What happens to aviation with no airline policing?

If the DOT and FAA stop airline policing, experience shows what will happen

policing airlinesThere is one enforcement organization as far as airlines are concerned. The Department of Transportation (DOT) is the top aviation regulatory dog in DC when it comes to airline policing. And the Federal Aviation Administration (FAA) is the DOT’s aviation safety arm. These organizations make aviation regulations, enforce those regulations, and dole out tax dollars to airports.

What would happen if DOT airline policing disappeared?

We have some experience with what might happen. The DOT and its FAA during the past eight years have retreated from regulation and law enforcement. They have stopped action on a series of laws passed by Congress. No new regulations have been enacted in the area of consumer protection since the departure of Secretary Ray LaHood, a Republican working in Obama’s administration.

Since LaHood’s departure, there have been almost no consumer protection actions. Here is a quick list of where DOT and the FAA have failed the American public and the consequences of that inaction.

Boeing 737 MAX crashes

As the FAA stopped actively checking and testing the production of the new version of the Boeing 737, something went amiss. A computer program that was supposed to assist with aerodynamic changes did not function as expected. The result was two major airplane crashes about six months apart. The subsequent federal investigations showed that FAA oversight was not as rigorous as needed.

Personal space was eliminated and evacuation testing was ignored

The airlines began to cut personal space in aircraft. In other words, new airline seating protocols took away legroom. Seats shifted from padding to less padding and more webbing. Seatbacks, when reclined, made it almost impossible for passengers to read newspapers. And, some aircraft lavatories are so small that an oversized passenger cannot even turn around.

Those were the first complaints. However, about five years ago consumer advocates questioned the ability of airplanes to be evacuated in 90 seconds in case of an emergency. There was no realistic testing of the aircraft emergency evacuations by the FAA for about two decades as seating space was reduced.

Finally, a law passed by Congress has started the process of assessing passenger seating. It is running far behind schedule. Plus, consumer advocates were denied the ability to view the testing.

Misleading price advertising — no passenger-specific, flight-specific ancillary fees are included in airfares or on websites

Back in 2008 the first major airline to charge for checked baggage was American Airlines. Since that time, consumers, travel agents, and the big computer system operators have worked to have these extra fees available on websites so that passengers can figure the total coms of travel. So far, DOT has decided to allow airlines to keep hiding the true cost of travel. This has been going on for a dozen years.


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Families need to pay extra in order to sit together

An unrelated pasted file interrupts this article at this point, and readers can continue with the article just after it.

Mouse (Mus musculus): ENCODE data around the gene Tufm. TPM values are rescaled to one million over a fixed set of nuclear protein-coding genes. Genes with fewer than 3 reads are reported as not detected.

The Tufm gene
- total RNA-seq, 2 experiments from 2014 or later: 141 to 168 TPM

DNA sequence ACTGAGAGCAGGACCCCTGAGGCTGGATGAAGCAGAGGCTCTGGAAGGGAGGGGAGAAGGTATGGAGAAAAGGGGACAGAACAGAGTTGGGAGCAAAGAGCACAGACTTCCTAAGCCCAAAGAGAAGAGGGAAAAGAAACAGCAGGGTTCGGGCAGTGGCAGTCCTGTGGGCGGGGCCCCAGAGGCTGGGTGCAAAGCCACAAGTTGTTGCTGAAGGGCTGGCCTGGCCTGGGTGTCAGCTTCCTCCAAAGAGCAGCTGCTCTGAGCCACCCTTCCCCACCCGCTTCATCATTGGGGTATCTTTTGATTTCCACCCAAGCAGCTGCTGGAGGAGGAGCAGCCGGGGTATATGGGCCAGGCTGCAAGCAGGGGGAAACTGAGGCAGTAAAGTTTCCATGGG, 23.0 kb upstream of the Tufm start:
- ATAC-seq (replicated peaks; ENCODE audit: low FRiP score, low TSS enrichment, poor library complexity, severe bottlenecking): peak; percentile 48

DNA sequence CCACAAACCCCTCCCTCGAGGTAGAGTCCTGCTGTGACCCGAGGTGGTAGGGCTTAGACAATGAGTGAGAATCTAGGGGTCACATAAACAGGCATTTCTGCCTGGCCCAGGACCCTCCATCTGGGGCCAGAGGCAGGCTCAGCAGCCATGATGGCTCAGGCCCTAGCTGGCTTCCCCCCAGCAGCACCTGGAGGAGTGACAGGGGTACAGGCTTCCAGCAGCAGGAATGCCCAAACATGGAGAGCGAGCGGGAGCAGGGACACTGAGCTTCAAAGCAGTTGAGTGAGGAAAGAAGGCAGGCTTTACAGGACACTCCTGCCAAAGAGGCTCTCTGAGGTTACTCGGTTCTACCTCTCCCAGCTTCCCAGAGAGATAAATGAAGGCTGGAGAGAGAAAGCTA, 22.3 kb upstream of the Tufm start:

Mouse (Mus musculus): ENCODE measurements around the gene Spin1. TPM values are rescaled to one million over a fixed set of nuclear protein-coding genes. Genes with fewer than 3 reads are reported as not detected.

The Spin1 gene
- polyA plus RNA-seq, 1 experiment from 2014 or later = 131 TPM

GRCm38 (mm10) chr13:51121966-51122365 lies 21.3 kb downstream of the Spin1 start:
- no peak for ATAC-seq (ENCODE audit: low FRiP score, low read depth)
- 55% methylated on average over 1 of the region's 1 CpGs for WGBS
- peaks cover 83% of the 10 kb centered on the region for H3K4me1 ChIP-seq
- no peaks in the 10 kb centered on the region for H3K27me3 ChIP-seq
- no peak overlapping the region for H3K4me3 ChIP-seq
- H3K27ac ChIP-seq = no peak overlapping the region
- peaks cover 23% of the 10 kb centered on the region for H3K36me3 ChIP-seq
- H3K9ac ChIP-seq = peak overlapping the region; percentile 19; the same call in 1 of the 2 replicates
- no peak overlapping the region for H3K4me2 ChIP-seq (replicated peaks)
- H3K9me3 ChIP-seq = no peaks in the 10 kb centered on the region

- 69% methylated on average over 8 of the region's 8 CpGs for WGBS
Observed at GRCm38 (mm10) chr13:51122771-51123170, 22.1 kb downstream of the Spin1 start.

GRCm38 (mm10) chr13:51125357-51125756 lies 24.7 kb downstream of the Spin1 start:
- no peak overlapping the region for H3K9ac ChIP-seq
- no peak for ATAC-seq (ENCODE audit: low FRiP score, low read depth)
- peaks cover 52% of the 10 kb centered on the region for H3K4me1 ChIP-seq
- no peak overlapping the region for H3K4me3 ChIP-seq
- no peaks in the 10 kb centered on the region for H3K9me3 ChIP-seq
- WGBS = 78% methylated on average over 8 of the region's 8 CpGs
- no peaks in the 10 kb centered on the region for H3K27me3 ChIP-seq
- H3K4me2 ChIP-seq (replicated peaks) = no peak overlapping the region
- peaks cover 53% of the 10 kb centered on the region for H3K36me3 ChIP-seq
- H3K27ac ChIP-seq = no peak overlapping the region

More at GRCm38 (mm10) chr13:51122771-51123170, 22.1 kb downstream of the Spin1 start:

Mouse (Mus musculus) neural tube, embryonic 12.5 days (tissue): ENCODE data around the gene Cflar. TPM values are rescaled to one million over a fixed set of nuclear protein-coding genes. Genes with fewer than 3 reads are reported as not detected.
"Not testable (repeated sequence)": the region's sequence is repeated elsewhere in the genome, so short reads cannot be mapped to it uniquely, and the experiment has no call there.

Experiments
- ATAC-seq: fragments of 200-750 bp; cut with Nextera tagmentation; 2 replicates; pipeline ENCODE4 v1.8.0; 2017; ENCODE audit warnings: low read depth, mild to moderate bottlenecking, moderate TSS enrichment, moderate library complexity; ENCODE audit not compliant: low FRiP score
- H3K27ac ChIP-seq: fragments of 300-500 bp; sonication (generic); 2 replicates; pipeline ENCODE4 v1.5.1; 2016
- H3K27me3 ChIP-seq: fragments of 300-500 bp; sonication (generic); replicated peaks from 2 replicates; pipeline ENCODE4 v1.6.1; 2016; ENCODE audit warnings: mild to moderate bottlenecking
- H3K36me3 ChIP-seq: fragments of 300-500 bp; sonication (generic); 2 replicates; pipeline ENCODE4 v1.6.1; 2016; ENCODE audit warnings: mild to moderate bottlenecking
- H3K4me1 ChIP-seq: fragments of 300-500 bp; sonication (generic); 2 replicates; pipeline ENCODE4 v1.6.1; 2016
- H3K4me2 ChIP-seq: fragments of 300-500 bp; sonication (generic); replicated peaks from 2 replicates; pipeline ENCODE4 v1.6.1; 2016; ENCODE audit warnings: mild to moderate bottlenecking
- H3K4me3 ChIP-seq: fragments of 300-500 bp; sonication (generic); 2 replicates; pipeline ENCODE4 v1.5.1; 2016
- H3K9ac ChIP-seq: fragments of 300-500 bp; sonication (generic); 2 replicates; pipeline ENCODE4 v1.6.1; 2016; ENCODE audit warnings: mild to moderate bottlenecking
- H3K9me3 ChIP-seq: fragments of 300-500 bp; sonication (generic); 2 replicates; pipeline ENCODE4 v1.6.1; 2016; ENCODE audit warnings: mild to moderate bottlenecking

Travelers United figured out that the DOT’s pro-airline attitude would keep this from becoming a regulation. So, we began a legislative campaign — we got Congress to pass a law. That law states that children 13 years of age and younger must be able to sit with an older member of the family at no additional cost.

A law passed by Congress isn’t enough to get DOT to take action. The Secretary of Transportation said that she did not see any need for regulation. The FBI presented evidence of sexual abuse and complaints registered by passengers.

Today, a family of four may have to pay about $400 extra per person per round trip in order for toddlers to be able to sit with parents. This is truly shameful.

Airlines ignore DOT denied boarding regulations because of lax airline policing

Most of us remember Dr. Dao’s denied boarding fiasco. He was beaten and dragged from his seat on a regional United Airlines flight. With teeth missing and blood oozing from the side of his mouth, he was forced off a flight for which he had paid and after he was already boarded.

DOT, in its “enforcement” letter, did not even fine the airline a penny. DOT found that United Airlines did not follow its own contract terms and that it did not follow DOT regulations. Still, there was no penalty.

Airlines ignore contract terms — UA and JetBlue and refunds

This litany of lack of enforcement eventually led airlines to even begin to ignore their own refund rules. These rules are mandated by DOT and are a part of the contract of carriage. However, United Airlines and JetBlue Airlines, when faced with refunding giant amounts of money, decided that it would be easier to keep the passenger money.

Finally, DOT took action — the right action. The Department made clear that all airlines that operated in the US must refund airfares for canceled flights. This includes both domestic and foreign airlines,

Eventually, all passengers will be made whole because of DOT’s airline policing. On the other hand, without DOT’s enforcement in this last case, the airlines would conveniently appropriate the passenger funds.

These are the major issues that Travelers United has been dealing with for the past decade. When there is no policing of airlines by their watchdog agency, they will break the law. We have seen it happen with regularity and impunity. Remember, we may not like enforcement, but it sure beats having to fly everywhere under the thumb of airline greed.

 

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